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Getting Started with Continuous Integration

This article was written by guest author, Cagla Ertugrul, CEO, MONCCO PR. 

It is impossible to overestimate the importance of a strong development environment when scaling your team’s capacity. 

Nowadays, most organizations use Git, and one of the popular and successful development models used by many organizations is Gitflow. When making use of such models, continuous integration (CI) is key as it enables faster project delivery and offers reduced risk and expenses thanks to self-managed and easy-to-control dedicated teams. In this article, I will explain the benefits of continuous integration and how to achieve them. 

What is Continuous Integration?

Continuous integration starts with developers interacting with and collaborating on code through a shared repository through a version control system, like Git. Developers push their work at regular intervals, and once changes are finalized, a series of automated actions run. 

Automated actions might include static code analysis, spell checks, security checks, unit testing, integration testing, and more. These actions are meant to quickly notify developers if any failures occur throughout the steps in their workflow.

Continuous Integration Tools

There are various continuous integration tools available. Some of the most popular tools include:

  • Jenkins: This CI tool manages and controls software delivery processes. Enable Jenkins to watch for code changes on your hosted repos and initiate automated builds.  
  • Azure DevOps: Microsoft created this set of DevOps solutions to allow developers to go from code to cloud by automating every step of the process with continuous integration.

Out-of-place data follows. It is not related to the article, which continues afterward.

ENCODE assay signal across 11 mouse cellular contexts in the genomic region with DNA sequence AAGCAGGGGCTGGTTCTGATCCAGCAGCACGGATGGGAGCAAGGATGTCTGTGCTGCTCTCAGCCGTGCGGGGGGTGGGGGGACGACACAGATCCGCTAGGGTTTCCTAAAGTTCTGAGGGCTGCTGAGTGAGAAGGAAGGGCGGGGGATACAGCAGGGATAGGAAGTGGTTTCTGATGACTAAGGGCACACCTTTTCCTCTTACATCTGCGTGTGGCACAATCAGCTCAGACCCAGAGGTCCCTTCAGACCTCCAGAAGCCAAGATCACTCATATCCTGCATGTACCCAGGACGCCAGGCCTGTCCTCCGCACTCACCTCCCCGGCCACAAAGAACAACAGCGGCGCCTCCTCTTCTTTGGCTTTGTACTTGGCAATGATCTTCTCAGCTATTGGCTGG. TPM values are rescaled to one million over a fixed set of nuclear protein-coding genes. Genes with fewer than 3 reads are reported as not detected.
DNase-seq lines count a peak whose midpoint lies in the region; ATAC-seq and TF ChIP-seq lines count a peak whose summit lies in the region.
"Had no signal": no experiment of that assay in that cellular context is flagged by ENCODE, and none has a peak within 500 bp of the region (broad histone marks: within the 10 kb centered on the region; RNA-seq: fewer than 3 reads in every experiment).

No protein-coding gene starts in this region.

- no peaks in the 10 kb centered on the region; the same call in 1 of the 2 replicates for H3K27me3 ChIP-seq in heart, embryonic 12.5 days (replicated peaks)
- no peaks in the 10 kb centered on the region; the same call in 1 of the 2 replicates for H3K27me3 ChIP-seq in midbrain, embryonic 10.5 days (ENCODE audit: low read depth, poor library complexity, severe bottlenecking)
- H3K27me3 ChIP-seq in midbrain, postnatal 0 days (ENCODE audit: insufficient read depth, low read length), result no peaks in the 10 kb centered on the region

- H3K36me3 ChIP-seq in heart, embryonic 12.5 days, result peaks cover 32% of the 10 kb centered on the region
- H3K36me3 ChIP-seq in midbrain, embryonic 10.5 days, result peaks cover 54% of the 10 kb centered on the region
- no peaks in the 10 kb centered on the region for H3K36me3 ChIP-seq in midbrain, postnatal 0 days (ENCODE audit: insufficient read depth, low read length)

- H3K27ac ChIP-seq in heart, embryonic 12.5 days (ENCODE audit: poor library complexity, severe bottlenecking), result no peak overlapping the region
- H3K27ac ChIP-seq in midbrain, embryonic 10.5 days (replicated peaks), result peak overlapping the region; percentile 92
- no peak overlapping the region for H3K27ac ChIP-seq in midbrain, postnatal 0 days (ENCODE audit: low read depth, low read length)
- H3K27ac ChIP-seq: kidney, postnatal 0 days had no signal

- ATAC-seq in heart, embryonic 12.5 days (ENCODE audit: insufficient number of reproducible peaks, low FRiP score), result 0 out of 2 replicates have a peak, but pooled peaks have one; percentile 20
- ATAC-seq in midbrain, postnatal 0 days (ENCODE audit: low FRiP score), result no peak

• GitLab CI: Providing a seamless experience from planning to deployment, this tool can split builds over multiple machines for rapid execution.  
  • GitHub Actions:  Perfect for teams hosting project repos on GitHub, GitHub Actions offers automated actions for building, testing, and deploying. 

Static Analyzers for Code Review

Code quality is paramount in any software project, but often developers will take shortcuts to meet deadlines. Including a static analyzer helps enforce quality in code by avoiding mistakes. 

Static analyzers can be easily incorporated in the development environment and the continuous integration process. Analysis-Tools.dev has curated a list of popular static analysis tools by programming language. 

By enabling analyzers, developers can more easily identify and fix errors. This in turn eases the task of an eventual code reviewer, who can instead concentrate on reviewing the code’s functionality instead of concentrating on common anti-patterns or code style. 

Unit Testing

Unit testing is a process where a unit of functionality is tested. This is an automated testing process where test cases are written and executed every time code changes are pushed to a repository. 

Unit tests are good for testing logical functionalities or algorithms, and can avoid breaking changes when code is refactored. Here are some tips for avoiding fatal mistakes when writing unit tests

In unit tests, an external dependency is mocked which helps run several thousands of tests within minutes.  Properly written unit tests covering more code helps reduce risks when your team is refactoring existing functionalities. 

Integration Testing